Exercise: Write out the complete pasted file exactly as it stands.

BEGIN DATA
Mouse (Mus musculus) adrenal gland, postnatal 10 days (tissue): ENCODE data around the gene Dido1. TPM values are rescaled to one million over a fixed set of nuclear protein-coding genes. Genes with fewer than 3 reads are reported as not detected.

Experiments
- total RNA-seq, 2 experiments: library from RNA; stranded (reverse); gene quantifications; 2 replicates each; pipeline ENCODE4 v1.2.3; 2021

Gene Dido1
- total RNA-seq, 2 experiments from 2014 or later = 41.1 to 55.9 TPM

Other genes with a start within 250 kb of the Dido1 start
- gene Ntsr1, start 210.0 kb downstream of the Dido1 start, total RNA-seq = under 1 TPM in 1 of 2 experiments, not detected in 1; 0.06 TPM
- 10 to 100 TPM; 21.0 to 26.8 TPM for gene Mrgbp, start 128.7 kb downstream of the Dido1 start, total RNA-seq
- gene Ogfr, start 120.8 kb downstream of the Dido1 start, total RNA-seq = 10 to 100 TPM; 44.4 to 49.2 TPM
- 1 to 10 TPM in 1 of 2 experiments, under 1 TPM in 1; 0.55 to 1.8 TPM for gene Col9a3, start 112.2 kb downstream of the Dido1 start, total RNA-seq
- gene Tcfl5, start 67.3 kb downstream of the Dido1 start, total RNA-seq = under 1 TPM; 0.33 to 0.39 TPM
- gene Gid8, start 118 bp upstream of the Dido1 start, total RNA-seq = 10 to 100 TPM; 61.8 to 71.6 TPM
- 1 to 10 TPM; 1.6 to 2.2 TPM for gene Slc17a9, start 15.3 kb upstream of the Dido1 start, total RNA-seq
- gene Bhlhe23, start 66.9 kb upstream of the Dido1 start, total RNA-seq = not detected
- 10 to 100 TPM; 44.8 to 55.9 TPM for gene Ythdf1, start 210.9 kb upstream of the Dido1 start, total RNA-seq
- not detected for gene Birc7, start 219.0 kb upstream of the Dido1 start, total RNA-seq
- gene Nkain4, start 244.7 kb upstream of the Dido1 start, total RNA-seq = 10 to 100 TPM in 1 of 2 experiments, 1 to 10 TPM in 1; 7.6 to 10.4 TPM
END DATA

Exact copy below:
Mouse (Mus musculus) adrenal gland, postnatal 10 days (tissue): ENCODE data around the gene Dido1. TPM values are rescaled to one million over a fixed set of nuclear protein-coding genes. Genes with fewer than 3 reads are reported as not detected.

Experiments
- total RNA-seq, 2 experiments: library from RNA; stranded (reverse); gene quantifications; 2 replicates each; pipeline ENCODE4 v1.2.3; 2021

Gene Dido1
- total RNA-seq, 2 experiments from 2014 or later = 41.1 to 55.9 TPM

Other genes with a start within 250 kb of the Dido1 start
- gene Ntsr1, start 210.0 kb downstream of the Dido1 start, total RNA-seq = under 1 TPM in 1 of 2 experiments, not detected in 1; 0.06 TPM
- 10 to 100 TPM; 21.0 to 26.8 TPM for gene Mrgbp, start 128.7 kb downstream of the Dido1 start, total RNA-seq
- gene Ogfr, start 120.8 kb downstream of the Dido1 start, total RNA-seq = 10 to 100 TPM; 44.4 to 49.2 TPM
- 1 to 10 TPM in 1 of 2 experiments, under 1 TPM in 1; 0.55 to 1.8 TPM for gene Col9a3, start 112.2 kb downstream of the Dido1 start, total RNA-seq
- gene Tcfl5, start 67.3 kb downstream of the Dido1 start, total RNA-seq = under 1 TPM; 0.33 to 0.39 TPM
- gene Gid8, start 118 bp upstream of the Dido1 start, total RNA-seq = 10 to 100 TPM; 61.8 to 71.6 TPM
- 1 to 10 TPM; 1.6 to 2.2 TPM for gene Slc17a9, start 15.3 kb upstream of the Dido1 start, total RNA-seq
- gene Bhlhe23, start 66.9 kb upstream of the Dido1 start, total RNA-seq = not detected
- 10 to 100 TPM; 44.8 to 55.9 TPM for gene Ythdf1, start 210.9 kb upstream of the Dido1 start, total RNA-seq
- not detected for gene Birc7, start 219.0 kb upstream of the Dido1 start, total RNA-seq
- gene Nkain4, start 244.7 kb upstream of the Dido1 start, total RNA-seq = 10 to 100 TPM in 1 of 2 experiments, 1 to 10 TPM in 1; 7.6 to 10.4 TPM